Un-gagging the Whistleblowers
Editor’s Note: As the American Empire has grown since World War II, the Establishment has exercised a parallel interest to keep as much national security information away from the public as possible – and especially to silence “whistleblowers” who have inside information.
While the powers-that-be insist that this secrecy is vital to protect the nation and that “leakers” must be punished, ex-FBI agent Coleen Rowley and Tom Devine, an advocate for more open government, argue that the current approach actually heightens dangers:
One month before 9/11, instructors at a Minnesota flight school call the FBI. Among other suspicious happenings, the most unusual "student" they have ever encountered just plopped down thousands in cash to learn to fly a 747, claiming his only purpose was "ego-boosting."
Agents in the Minneapolis FBI Office immediately confirm the information and seek permission to search by warning FBI Headquarters in over 60 e-mails and frantic telephone calls that "this is a guy who could fly into the World Trade Center."
Although the Director of Central Intelligence is briefed within days with a presentation titled "Islamic Extremist Learns to Fly", neither the FBI or CIA staff does anything until after 9/11. Right after the attacks, however, the officials quickly cover-up these pre 9/11 lapses -- actions hastened by internal repression.
This wasn't the first lapse. In the years before 9/11, an FAA "Red Team" warns that it breaches airport security 90 percent of the time, but is censored from writing its findings and banned from retesting. The same Logan Airport gate exploited by the 9/11 hijackers had flunked just months before the attacks.
After the attacks, the government grounds and reassigns the Red Team leader (a whistleblower) to remedial duties.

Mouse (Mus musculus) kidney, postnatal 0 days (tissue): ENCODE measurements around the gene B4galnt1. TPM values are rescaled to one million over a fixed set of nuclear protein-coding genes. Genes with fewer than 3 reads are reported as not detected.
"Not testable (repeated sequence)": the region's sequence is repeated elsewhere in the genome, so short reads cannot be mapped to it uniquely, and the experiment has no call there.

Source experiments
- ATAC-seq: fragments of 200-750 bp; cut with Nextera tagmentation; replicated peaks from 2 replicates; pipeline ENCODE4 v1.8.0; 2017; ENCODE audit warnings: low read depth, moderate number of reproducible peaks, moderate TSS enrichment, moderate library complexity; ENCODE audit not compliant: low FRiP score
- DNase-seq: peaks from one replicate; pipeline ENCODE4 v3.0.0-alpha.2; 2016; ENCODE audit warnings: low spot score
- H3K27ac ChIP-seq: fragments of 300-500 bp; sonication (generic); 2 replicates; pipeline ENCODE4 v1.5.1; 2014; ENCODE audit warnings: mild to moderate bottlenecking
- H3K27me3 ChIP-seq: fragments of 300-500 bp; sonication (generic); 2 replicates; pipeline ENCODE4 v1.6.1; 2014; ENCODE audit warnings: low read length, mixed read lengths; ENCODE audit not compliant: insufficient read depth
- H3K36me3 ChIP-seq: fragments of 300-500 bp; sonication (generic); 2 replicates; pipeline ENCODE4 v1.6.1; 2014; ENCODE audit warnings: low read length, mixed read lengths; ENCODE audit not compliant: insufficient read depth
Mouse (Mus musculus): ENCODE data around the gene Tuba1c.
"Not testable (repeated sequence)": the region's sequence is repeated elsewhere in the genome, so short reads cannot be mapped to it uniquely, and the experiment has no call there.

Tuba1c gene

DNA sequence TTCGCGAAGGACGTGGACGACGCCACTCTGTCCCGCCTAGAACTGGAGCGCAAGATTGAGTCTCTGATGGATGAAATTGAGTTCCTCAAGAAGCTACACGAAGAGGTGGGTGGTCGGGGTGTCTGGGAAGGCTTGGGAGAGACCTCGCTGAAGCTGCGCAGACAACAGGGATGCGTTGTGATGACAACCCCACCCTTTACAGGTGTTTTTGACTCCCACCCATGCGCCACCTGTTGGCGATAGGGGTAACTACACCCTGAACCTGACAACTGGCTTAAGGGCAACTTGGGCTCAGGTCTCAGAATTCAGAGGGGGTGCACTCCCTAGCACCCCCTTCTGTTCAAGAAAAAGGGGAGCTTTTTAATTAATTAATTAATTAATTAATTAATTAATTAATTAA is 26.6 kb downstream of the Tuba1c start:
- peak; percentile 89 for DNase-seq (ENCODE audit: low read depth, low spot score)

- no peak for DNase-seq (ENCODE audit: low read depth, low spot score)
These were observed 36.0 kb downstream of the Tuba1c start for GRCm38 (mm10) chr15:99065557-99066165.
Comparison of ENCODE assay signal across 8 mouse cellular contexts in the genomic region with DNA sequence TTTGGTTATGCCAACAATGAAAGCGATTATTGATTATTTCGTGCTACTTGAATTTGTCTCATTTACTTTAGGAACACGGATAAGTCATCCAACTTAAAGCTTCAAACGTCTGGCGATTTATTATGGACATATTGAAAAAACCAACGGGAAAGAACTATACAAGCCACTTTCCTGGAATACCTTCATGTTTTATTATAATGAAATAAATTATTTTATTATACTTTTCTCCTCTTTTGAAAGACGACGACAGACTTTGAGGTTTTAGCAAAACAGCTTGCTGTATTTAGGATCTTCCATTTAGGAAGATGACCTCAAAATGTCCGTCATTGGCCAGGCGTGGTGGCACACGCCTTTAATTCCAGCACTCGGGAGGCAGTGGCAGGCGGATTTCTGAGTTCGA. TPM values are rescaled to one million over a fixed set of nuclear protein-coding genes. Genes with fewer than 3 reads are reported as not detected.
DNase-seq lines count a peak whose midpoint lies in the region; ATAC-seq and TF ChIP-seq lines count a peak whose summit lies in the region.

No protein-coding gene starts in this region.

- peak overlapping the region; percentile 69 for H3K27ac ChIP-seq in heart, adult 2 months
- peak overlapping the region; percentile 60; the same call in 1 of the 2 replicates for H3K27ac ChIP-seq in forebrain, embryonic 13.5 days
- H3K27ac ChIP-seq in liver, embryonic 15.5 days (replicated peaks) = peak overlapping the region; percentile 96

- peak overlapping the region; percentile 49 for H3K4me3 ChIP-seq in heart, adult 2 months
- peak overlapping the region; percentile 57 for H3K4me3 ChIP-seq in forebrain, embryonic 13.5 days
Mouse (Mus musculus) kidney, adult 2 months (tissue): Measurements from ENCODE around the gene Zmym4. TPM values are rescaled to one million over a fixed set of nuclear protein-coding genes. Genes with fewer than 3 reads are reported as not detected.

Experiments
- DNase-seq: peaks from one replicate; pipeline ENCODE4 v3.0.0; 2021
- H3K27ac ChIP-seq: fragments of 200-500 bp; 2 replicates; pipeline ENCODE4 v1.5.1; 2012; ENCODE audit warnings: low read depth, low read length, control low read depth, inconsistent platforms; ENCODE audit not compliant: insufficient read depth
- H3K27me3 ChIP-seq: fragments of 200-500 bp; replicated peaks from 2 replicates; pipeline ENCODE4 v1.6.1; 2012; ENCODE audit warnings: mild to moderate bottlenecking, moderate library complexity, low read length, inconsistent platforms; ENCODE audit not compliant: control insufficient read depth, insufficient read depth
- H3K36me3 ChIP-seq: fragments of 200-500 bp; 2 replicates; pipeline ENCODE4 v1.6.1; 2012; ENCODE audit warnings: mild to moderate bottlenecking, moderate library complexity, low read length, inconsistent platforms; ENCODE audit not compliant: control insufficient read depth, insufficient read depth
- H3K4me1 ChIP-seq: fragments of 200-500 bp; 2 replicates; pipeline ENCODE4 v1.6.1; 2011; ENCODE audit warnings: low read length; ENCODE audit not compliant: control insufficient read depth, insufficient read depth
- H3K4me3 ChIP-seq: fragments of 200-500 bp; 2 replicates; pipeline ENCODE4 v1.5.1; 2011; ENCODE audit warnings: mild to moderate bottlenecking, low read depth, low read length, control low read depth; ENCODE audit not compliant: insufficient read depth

In 2003 a Federal Air Marshal (FAM) warns that his agency plans to cancel FAM long-distance coverage on the eve of a planned hijacking. His protest leads to congressional outrage, restoration of marshals and prevention of the hijacking.
But in 2006, he is fired for "Unauthorized Disclosure of Sensitive Security Information" - an unclassified "hybrid secrecy" label the TSA retroactively applied to the disclosure.
In the wake of the national security and intelligence agencies' failures to stop Christmas passenger Umar Farouk Abdulmutallab and "Times Square Bomber" Faisal Shahzad from attempting to ignite bombs, will any Congressman recognize why the glaring dots are still not being connected?
Bureaucratic breakdowns and needless disasters keep recurring, in huge part, because government whistleblowers have been silenced. They do not even enjoy the simple freedom to communicate within the chain of command and defend themselves against near certain retribution.
The current Whistleblower Protection Act is a fraud that, ironically, is the primary reason would-be whistleblowers remain silent observers. It is a trap that rubberstamps almost any retaliation - 204 out of 207 cases have gone against whistleblowers since Congress last unanimously "strengthened" its free speech mandate.
The Achilles' heel has been, among numerous loopholes, a lack of normal access to court. Rights are enforced by a system of administrative and limited judicial review that has been highly-politicized and permeated by unrestrained, hostile judicial activism.
FBI and intelligence employees are excluded, despite often having the most significant evidence of threats to our country.